Breast Cancer – Goodbye

I lost a sweet knitting friend a couple of weeks ago to breast cancer.  She was a valiant fighter and an optimist.  This was her second bout of breast cancer.  She leaves behind a loving husband and a beautiful daughter.  And many, many friends who will miss her easy smile, quick wit and happy spirit.

It’s a horrible disease.  The statistics are staggering.   I think it’s something like 1 in 6 women will be diagnosed with breast cancer.  Think of yourself and 5 of your good friends.  It’s possible one of you will be touched by this illness in your lifetime.  If it happens once, it’s too often – in my opinion.

Please, please be proactive.  Do your monthly self-exams, get a physician to check your breasts each year.  And get your mammograms on schedule.  Do not pass them by.  Do not think that this can’t happen to you.  It can.

Three years ago, I  found the lump in my breast.  I am one of the lucky ones.  Today, I am a survivor.  And I want to continue to be a survivor and to raise awareness about this gawd-awful disease.

For the next several Mondays, I’m going to be featuring flash mob videos from around the world.  People out there dancing and prancing and living.  People remembering loved ones they’ve lost. People trying to raise awareness.  People like you and me.

So, today, I dedicate this post in loving memory to my friend Janet.  You are missed.

16 thoughts on “Breast Cancer – Goodbye”

  1. I’m so terribly sorry to learn of your loss. I’m 49, and when I think about how many of my friends have already been diagnosed with this illness (most of whom, luckily, have survived), it makes my head spin. You’re in my thoughts.

    1. Hello Regina! I think of you so often. It seems that the younger you are when you’re diagnosed, the harder it is. Like you, I have so many friends and family members who have battled this disease. Most have survived. But it is simply heart-breaking to lose someone. Thank you for writing.

  2. I’m so sorry for the loss of your friend, and for her husband and daughter. While my blood family hasn’t lost or been threatened by breast cancer, I’ve seen far too many friends who are as close as family battle it. The devastation and fear and loss can be so overwhelming. It’s wonderful to see so many pink ribbon products lately, but we’re still not there. Thanks for this post and raising awareness even more.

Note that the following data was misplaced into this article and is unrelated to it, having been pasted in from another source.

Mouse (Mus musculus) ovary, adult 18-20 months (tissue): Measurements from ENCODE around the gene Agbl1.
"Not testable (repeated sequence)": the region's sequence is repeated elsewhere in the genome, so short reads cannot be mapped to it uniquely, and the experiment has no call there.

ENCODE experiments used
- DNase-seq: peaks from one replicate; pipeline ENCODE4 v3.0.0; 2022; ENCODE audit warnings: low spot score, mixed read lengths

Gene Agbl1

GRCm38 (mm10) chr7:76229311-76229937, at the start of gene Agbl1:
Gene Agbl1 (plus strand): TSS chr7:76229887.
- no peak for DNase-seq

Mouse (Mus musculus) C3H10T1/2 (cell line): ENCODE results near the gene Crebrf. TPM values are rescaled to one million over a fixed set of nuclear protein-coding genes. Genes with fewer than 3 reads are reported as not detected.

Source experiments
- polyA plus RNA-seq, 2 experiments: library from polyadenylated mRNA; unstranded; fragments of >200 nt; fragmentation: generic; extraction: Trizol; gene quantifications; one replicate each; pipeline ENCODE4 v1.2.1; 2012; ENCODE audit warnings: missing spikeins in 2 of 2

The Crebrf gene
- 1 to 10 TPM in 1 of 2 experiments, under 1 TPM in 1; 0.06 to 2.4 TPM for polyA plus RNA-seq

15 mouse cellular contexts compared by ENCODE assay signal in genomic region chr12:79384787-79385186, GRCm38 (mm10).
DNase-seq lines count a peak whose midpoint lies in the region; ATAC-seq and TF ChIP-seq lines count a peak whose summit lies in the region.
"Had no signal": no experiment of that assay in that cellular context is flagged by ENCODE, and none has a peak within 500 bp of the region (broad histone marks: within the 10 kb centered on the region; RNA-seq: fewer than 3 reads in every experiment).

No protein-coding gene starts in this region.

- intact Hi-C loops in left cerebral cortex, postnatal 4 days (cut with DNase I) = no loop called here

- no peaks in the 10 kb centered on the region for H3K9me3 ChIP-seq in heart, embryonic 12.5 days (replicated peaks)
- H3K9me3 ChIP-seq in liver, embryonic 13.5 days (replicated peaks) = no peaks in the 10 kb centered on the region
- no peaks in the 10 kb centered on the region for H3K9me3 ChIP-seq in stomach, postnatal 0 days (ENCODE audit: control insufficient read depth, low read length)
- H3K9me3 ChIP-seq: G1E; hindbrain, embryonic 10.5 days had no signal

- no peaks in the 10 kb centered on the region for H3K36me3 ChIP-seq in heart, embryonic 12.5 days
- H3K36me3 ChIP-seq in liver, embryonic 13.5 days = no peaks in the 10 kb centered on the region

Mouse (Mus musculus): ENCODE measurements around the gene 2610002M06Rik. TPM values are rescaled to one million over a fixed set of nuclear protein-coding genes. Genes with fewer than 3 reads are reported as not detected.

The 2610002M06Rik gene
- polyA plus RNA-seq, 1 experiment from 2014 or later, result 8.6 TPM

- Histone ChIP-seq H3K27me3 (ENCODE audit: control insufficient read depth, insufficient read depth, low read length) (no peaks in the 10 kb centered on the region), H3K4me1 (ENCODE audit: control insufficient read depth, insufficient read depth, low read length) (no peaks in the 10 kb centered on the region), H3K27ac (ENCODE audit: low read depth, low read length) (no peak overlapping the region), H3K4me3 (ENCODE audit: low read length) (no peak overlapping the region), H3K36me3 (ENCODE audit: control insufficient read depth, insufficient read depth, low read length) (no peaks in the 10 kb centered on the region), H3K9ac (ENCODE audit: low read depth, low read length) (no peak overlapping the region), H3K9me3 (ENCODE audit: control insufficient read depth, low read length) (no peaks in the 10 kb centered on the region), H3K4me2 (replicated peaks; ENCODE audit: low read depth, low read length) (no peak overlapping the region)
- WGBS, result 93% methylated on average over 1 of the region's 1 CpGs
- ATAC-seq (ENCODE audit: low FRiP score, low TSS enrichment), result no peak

1. Eleven years ago I lost my mom to cancer. Prior to that our family had been pretty much untouched in my lifetime by cancer. Since then I have seen it in all age groups within my family and my friends and their families. It’s almost like it’s an epidemic. If I can get one woman to do a self-exam or to see a dr or get a mammogram, then I’m happy. The tumor I had was so deep and in such dense tissue that it could have easily been missed. But I knew my breasts and I felt something different. And I took action instead of sticking my head in the sand and hoping it was nothing or it would go away. The radiologist told me that another 6 months of it being untreated and my prognosis would have been very different. We have to be vigilant and we have to keep fighting the good fight.

      Thank you for the kind words about my friend. And thank you for posting.

  3. It is shocking how frequently I’ve gotten that call: “I’ve been diagnosed with breast cancer.” So sad for your loss and happy you’re one of the survivors. Flash mobs make me happy. I love that you will be putting them in front of us every week!

    1. It is so scary the number of women who are told that news each year. The good news is that they are being more successful in detection and treatment. But there’s still so much room for improvement. I want this disease in all of its many forms gone.

      Flash mobs make me happy too. There is such pure joy and energy within a group. Thank you for you comment.

  4. Thank you Kat for your lovely post. I lost both my grandmothers to this disease, too… and losing Janet has been so very, very hard… I agree with you: every check is so important…

    1. I wanted to do something to honor Janet. I know she wouldn’t have wanted a big fuss. But I remember her each day and think of her family so much. So sorry to hear about both of your grandmothers. It’s a horrible, horrible disease. Hugs, dear friend. Hugs. I know this is so very hard on you. Thank you for posting.

    1. It was the very least I could do, Helen. She is missed by so many people and gone too, too soon. My heart aches that she was taken away from family and friends by this horrible disease.


  5. Dearest Kat,

    What a wonderful way to honor your dear friend Janet. All of the love she gave and received in her life on earth, she carried with her to heaven. She is there now, watching over all her loved ones she left behind. And probably dancing with the music also.

    I am sad that I did not get a chance to know her personally. But from all of the lovely and heartwarming memories shared by people who were lucky to have had her in their lives, she sounds like a truly amazing woman. She will be remembered with love. May God comfort her family and friends during this difficult time.

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